The Big Push for Data Privacy: GDPR

General Data Protection Regulations

GDPR is the response to the Wild World of Web data stolen, collected and exchanged on individual Eurpoean citizens. The rules of GDPR have a long history over the 40 years as seen in this chart:

The GDPR current intent is to assure that IT organizations provide individuals with more control over their personal data. That intent is expressed in a set of comprehensive new rules about data privacy, including consent, access to personal data, portability, erasure, notification of breach, and more. Penalties for noncompliance can be significant as seen in recent fines by Brexit-bound English regulators.

This latest edition  GDPR is responding to 3 Information and Web technology phenomenon:

  1. The rise of massive data breaches on the Web coupled to criminal hacking which has become highly profitable. So now  Bot traffic  exceeds individual Web messaging;
  2. the continued harvesting and selling of individual’s personal data with little or no personal control over that private data and its uses by major IT companies [think Facebook, Google, Verizon, Vodafone, Comcast, Deutsche Telekom, etc, etc];
  3. the pervasive use of automated, intelligent and Internet connected devices into all aspects of home, business, and community affairs as the Internet of Things allows increased control over every aspects of life;

Major US Websites are banning European customers as GDPR starts up

Los Angeles Time, New York Daily Post and A&E Entertainment are some of the major US websites that have balked on the first day of GDPR rules rather than incurring fines for non compliance with GDPR.

Bloomberg and the NYTimes in major stories declare that Privacy Is Now Stronger in EU Than US. The reaction to the Privacy Rules are mixed as cited in the NYTimes Report. “It’s a gradual and not a revolutionary kind of thing … However for many companies it was a huge wake-up call because they never did their homework. They never took the data protection directive seriously”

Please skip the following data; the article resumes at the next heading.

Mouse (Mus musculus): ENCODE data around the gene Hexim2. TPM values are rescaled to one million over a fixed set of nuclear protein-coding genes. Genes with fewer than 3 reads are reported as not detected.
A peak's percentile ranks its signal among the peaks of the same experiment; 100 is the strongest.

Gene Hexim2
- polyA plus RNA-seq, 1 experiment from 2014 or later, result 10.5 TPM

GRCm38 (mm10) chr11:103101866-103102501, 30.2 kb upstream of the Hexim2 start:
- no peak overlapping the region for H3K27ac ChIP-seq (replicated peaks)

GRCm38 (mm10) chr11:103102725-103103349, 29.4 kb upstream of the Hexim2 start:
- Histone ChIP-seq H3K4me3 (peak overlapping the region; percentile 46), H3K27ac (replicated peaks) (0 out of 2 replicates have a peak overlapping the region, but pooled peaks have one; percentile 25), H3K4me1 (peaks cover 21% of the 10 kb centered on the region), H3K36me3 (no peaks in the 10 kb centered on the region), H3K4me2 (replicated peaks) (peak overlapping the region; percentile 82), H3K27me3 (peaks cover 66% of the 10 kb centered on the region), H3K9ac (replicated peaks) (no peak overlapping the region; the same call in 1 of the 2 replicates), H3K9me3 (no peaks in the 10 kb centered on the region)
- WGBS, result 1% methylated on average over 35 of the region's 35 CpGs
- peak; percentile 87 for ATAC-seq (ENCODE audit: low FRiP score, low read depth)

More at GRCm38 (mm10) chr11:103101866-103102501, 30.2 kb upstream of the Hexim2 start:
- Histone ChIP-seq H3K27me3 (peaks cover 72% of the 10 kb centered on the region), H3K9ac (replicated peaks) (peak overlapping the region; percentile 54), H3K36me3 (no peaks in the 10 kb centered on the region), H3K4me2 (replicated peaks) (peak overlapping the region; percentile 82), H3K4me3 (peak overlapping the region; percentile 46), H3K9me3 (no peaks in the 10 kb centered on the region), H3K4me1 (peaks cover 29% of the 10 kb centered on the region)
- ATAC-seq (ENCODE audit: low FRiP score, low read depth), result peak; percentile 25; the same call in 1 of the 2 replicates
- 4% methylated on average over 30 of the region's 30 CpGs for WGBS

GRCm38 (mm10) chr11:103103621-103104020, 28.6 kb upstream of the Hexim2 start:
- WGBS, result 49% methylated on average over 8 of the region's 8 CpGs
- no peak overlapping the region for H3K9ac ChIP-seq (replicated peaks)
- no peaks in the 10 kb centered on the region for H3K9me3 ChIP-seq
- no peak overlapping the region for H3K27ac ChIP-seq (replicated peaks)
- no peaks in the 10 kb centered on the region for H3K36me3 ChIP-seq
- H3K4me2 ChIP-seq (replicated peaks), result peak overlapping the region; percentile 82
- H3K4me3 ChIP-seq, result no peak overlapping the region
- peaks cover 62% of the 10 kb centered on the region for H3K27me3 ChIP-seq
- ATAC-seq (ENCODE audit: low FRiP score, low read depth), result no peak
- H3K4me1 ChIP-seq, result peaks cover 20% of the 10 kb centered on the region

Public Attitude Toward Data Privacy Is Ambiguous

In 2015 Pew research did a major survey on public attitudes toward data privacy and control. More than 2/3rd expressed concern as shown in the chart [click to see the full-size version]:
Three quarters of those surveyed expressed the need to be in control who could access their personal info. But only 65% believed they had control over what info was collected about them. Three years later after the scourge that was 2017 hacking attacks worldwide, and attitudes had not changed despite Ransomware and Facebook/ Cambridge Analytica hacks and breaches.

Instead, there is almost a resignation that in order to obtain the free or lower cost services offered by WiFi providers, online apps and social media , consumers will have to grin and bear it.

Yet GDPR has real bite – up to 4% of a non-compliant organization’s annual revenue can be charged for non-compliance. And users have recourse through Data Privacy Agents in each EU country. Finally the EU has shown a willingness to issue big fines – $2.8bn in late 2017 against Google for data usage and antitrust violations. The EU has been waiting for years for the US to lead in data privacy issues. But with the MAGA presidency USA exceptionalism as marked by EPA backtracking, vacating foreign treaties, and Climate Change inaction – Europe is setting a respectable standard for better Personal Data Privacy.

GDPR – General Data Protection Regulations is Europe’s try at regulating and controlling three perverse Internet trends:

  1. The ever larger hack attack and data breaches, many originating in North America but affecting Europeans and the delayed reporting of the breaches by the affected companies for many months after the event with minimal recourse offered to users;